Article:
Substitute Teach? Now, during COVID?
What will it take to convince substitute teachers like me to return to the classroom?
Jobs have never been more available. Consider these emails, which arrived in my inbox in mid-December, near the peak of the Omicron onslaught:
From Marilyn Adelberg, the human resources director who oversees the substitute-teacher program in tony Greenwich, Conn.: “URGENT REQUEST: Substitutes needed.” Then, days later: “WE HAVE 38 JOB OPENINGS THIS MORNING! PLEASE SIGN UP IF YOU ARE AVAILABLE TODAY!”
By the week prior to Christmas break, the district was offering substitute teachers a $30-a-day bonus added to the $110 we normally earn, an extra $50 a day for those who agree to work an entire week.
Over the years I’ve substituted in Greenwich public schools perhaps 20 times. It’s among the nation’s most advantaged school districts, one that until COVID generally had little trouble attracting subs. I volunteered because my roots in education run deep. My wife and mother were educators; both worked more than 20 years in Norwalk, Conn., public schools. Now semi-retired, I wanted to help out.
The additional money didn’t sway me. Nor, I regret to say, has the district’s clear need.
My reasoning is simple: As of Mar. 25, there had been 2,248 positive COVID cases reported this school year among Greenwich students, faculty, administrators, staff and service providers (such as bus drivers). Teachers account for 195 of them, out of a faculty that totals roughly 725. I’m 72 years old. Vaccinated and boosted though I am, why would I place myself at such risk?
I’m hardly alone. “Think about who normally are substitutes,” Randi Weingarten, president of the American Federation of Teachers, told me. “The cohort who has been most affected by this respiratory virus are people who are older.”
This, when the need for subs has never been more acute. According to the U.S. Bureau of Labor Statistics, there are 600,000 fewer educators working today than there were just two years ago. Every state has struggled, California, Washington and Nevada especially.
At Omicron’s apex, in late January, New Mexico Gov. Michelle Lujan Grisham took substitute teacher training and worked for a day as a kindergarten teacher at Santa Fe’s Salazar Elementary School. Earlier, New Mexico State University researchers had reported that the state, at the start of the current school year, had 1,048 unfilled, full-time teacher positions, affecting 20,000 or more students.
Afterward, the governor called upon National Guard members to volunteer to work as subs at state public schools. About 100 did.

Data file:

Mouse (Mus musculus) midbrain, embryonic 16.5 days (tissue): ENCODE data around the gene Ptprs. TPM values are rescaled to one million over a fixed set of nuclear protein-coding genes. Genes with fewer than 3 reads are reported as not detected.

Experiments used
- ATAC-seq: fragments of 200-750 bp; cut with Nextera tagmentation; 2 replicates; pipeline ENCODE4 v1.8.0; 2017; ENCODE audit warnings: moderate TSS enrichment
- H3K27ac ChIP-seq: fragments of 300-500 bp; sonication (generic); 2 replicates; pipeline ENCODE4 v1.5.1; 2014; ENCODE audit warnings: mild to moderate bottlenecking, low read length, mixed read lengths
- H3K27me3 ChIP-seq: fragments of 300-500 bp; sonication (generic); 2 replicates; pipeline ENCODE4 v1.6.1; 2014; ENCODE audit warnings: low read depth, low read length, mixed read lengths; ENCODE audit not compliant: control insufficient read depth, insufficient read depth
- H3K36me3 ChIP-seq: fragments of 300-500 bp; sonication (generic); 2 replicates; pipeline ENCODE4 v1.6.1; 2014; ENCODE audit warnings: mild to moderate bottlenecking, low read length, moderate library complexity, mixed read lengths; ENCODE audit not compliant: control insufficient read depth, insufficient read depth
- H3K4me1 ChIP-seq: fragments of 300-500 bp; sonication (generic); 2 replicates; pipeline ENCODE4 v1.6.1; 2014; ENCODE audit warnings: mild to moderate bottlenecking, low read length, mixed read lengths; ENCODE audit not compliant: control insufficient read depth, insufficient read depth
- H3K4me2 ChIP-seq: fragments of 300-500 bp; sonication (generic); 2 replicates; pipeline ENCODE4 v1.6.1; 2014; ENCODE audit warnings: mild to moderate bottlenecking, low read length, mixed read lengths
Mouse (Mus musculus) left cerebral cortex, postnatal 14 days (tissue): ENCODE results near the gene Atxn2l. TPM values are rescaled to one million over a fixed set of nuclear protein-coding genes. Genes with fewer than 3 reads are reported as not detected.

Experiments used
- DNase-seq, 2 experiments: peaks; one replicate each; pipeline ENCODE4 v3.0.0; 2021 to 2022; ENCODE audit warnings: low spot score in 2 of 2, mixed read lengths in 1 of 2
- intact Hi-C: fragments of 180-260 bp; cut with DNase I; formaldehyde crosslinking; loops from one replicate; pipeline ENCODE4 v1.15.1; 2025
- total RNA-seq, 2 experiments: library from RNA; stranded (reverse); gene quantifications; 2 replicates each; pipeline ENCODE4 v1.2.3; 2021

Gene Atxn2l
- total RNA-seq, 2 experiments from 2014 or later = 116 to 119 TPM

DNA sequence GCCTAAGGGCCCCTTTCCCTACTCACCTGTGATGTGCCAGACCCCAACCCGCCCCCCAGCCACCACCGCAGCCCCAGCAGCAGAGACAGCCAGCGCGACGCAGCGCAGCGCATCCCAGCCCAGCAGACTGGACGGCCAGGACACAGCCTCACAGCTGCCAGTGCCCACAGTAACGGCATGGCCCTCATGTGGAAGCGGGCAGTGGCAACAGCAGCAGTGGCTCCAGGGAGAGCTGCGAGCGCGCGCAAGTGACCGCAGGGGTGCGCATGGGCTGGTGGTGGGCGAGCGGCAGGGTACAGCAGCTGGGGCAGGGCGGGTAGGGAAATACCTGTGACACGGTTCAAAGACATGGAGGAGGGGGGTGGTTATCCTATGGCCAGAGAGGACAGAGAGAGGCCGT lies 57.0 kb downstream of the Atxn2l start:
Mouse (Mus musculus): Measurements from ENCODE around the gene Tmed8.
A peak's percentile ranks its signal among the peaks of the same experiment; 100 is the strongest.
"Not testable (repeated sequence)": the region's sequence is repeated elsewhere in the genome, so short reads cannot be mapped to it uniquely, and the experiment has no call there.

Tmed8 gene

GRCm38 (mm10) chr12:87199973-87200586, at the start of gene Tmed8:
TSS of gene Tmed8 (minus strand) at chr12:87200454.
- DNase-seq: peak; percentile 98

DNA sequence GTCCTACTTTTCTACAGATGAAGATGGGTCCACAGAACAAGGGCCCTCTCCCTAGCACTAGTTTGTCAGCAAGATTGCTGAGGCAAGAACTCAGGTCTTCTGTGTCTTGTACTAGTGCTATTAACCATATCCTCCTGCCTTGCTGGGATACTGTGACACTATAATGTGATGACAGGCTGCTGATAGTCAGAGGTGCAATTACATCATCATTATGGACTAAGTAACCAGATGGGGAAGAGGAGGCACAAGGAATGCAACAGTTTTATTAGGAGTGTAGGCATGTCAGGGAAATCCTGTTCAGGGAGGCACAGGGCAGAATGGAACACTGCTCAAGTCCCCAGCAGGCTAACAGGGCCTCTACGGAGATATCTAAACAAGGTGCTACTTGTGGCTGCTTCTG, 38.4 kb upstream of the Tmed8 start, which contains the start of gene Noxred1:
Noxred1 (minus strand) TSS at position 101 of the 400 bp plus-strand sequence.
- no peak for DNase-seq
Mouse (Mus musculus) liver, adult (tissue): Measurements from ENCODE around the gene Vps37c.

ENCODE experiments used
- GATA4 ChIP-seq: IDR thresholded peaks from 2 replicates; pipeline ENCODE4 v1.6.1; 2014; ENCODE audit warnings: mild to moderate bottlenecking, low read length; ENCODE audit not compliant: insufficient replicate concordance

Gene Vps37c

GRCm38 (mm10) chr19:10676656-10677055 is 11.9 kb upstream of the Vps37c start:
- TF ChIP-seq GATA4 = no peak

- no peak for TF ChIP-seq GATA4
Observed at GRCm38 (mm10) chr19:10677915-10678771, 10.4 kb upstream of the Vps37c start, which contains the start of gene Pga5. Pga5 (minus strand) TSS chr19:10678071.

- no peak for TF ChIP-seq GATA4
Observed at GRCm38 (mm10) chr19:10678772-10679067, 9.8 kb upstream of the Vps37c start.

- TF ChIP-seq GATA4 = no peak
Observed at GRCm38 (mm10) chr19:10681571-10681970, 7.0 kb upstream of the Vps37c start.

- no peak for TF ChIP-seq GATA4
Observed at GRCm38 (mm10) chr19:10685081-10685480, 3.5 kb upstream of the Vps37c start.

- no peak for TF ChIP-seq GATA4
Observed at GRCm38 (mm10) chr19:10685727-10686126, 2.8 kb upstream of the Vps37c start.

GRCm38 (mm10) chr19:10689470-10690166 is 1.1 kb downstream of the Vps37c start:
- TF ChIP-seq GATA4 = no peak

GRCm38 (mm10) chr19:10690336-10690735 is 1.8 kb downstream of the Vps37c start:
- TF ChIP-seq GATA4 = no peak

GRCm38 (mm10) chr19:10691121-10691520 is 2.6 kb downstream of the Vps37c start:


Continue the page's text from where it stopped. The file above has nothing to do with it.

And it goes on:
Yes, school is back in most American communities. But without enough substitutes to cover for absent teachers, this is what schools look and feel like to those who are there:
From Emily Turano, a seventh-grade consumer sciences teacher at Greenwich’s Eastern Middle School. Since Omicron hit, she and her colleagues repeatedly have had to forego their prep period to cover for one another.
“Teachers are becoming more run down,” said Turano, who took a sick day earlier this school year. “It takes about as long to plan for a class lesson as to teach it. There have been times I’ve spent an hour and a half preparing for a 45-minute class. If I now have to substitute during my [one] prep period, that means maybe the fun, fancy lesson I was planning for the next day is going to be a little bit less.”
From Hilary Hohmeister, a fourth-grade teacher at the town’s Hamilton Avenue School: “Each grade used to have recess together, and out on the playground the teachers would discuss the material we were covering, the problems we were encountering. Now each class has recess separately, and it’s harder to have those discussions.”
From Joanna Savino, a seventh-grade social studies teacher at Eastern Middle School. She lunches with three or four educators in another’s classroom. They sit well apart: “We use that time to decompress and share our feelings,” she said. “Some have family who’ve been sick. We have students who have had family members die. Teaching has always been stressful. But these are our conversations now.”
Connecticut Gov. Ned Lamont lifted the statewide, in-school mask mandate for teachers, administrators, staff and students Feb. 28. But anxiety among teachers and their rate of absenteeism remains higher than it was before COVID, and it won’t ease the willingness of substitutes like me to return.
The Greenwich School District already knows this. Around the time of the governor’s announcement, the jockeying among individual schools for potential subs ratcheted up another notch. One recent morning as the school bell was about to ring, I got a phone call from Greenwich’s Central Middle School. A staff member asked if I’d be willing to come in. The bonus pay arrangement, she said, had been extended through March.
A version of this piece appeared originally in the New York Daily News.